European earthworms that have colonized northern forests can profoundly alter the dynamics of carbon (C) and nitrogen (N) in the ecosystem. Fahey labeled leaf litter and fine roots of sugar maple forests with heavy isotopes of C and N. He then traced these elements through the soil food web in earthworm-invaded and earthworm-free sites.
By mixing together litter and soil, and its passage through their gut, earthworms modify the soil microbial community and its activity. As a result, lots of C is lost from the soil and the cycling of nitrogen is perturbed. Most surprising, earthworms apparently consume lots of the fine roots and mycorrhizae of the trees. The possible implications of earthworm invasions for forest health will be explored.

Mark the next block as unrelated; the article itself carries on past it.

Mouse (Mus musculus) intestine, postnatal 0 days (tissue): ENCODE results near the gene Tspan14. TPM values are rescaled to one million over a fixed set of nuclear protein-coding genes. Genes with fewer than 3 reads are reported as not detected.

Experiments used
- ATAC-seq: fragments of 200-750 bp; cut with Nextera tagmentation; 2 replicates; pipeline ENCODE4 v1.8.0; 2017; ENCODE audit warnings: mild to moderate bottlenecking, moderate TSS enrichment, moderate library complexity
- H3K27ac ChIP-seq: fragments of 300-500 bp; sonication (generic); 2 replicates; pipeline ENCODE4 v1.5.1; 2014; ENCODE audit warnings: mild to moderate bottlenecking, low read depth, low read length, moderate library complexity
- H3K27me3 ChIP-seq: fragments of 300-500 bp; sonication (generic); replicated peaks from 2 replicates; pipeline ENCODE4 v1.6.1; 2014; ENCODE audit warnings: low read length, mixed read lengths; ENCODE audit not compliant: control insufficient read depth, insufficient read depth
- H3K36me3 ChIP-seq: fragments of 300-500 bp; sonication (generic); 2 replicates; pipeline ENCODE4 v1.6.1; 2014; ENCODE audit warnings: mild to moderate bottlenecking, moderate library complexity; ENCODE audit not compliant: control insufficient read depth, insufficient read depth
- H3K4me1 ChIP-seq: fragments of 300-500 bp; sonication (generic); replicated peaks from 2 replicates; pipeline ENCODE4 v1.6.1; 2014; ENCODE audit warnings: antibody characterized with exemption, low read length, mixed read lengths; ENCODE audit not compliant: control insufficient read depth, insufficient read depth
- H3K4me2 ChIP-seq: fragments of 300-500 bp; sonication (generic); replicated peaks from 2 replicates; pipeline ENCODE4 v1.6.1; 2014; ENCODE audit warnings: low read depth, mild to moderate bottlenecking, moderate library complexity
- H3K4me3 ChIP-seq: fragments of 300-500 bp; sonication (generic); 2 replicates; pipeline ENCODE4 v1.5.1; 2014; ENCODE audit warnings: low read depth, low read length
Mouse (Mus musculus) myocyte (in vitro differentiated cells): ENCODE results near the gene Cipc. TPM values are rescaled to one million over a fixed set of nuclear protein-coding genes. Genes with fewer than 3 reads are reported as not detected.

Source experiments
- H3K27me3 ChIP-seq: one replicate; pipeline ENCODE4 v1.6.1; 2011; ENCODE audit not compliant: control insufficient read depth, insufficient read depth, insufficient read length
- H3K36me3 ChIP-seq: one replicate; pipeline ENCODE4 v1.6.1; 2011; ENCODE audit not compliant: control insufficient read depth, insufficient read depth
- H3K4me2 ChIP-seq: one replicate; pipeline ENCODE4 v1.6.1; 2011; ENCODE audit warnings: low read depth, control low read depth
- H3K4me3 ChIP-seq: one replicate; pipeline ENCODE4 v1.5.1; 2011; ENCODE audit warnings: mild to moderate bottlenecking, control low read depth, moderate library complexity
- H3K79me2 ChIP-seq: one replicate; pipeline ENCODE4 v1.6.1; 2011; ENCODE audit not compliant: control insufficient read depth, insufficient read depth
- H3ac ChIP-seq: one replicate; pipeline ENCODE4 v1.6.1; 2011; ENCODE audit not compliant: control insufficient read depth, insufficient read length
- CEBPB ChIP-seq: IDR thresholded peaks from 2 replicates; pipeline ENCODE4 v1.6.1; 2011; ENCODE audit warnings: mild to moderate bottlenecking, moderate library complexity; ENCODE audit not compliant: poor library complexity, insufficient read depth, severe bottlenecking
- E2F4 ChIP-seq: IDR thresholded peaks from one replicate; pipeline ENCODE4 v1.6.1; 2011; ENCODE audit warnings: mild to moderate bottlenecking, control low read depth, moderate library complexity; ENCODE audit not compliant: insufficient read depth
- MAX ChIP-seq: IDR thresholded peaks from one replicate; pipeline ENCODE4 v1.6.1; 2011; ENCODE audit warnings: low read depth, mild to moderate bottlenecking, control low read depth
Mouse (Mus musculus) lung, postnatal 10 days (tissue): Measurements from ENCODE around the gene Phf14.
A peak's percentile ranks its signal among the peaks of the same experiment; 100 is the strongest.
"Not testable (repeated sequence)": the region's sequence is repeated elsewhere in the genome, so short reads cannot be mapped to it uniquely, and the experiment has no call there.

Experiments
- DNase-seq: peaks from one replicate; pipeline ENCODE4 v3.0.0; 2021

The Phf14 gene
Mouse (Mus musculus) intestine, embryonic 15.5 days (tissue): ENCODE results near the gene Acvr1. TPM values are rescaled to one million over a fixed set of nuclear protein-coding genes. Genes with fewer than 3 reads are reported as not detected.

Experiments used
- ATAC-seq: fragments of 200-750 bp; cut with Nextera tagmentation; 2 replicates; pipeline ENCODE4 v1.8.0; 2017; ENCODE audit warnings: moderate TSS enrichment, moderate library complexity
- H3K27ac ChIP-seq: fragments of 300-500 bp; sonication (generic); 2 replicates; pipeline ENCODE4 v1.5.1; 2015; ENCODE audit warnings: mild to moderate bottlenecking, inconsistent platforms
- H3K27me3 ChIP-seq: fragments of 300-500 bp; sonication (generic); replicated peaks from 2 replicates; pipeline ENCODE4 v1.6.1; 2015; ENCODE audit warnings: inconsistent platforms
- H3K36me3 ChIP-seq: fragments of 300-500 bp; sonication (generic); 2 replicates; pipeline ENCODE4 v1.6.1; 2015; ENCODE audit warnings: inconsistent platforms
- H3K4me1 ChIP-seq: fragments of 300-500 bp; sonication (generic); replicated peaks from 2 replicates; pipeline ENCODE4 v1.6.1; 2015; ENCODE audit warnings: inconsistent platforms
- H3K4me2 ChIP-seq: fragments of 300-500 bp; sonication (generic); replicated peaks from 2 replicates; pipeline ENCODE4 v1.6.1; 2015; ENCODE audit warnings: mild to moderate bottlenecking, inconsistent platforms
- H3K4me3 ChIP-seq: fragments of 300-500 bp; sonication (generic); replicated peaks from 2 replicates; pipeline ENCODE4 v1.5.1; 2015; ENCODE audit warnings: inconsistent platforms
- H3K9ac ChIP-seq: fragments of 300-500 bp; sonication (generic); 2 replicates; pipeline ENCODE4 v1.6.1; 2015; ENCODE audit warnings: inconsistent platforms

Timothy Fahey is a Professor in the Department of Natural Resources at Cornell University. A forest ecologist, he is active in field teaching and research with both graduates and undergraduates. At Cornell he has been recognized as Liberty Hyde Bailey Professor and Stephen H. Weiss Presidential Fellow, and has received the Chancellor's Award for Teaching.
This seminar is free and open to the public.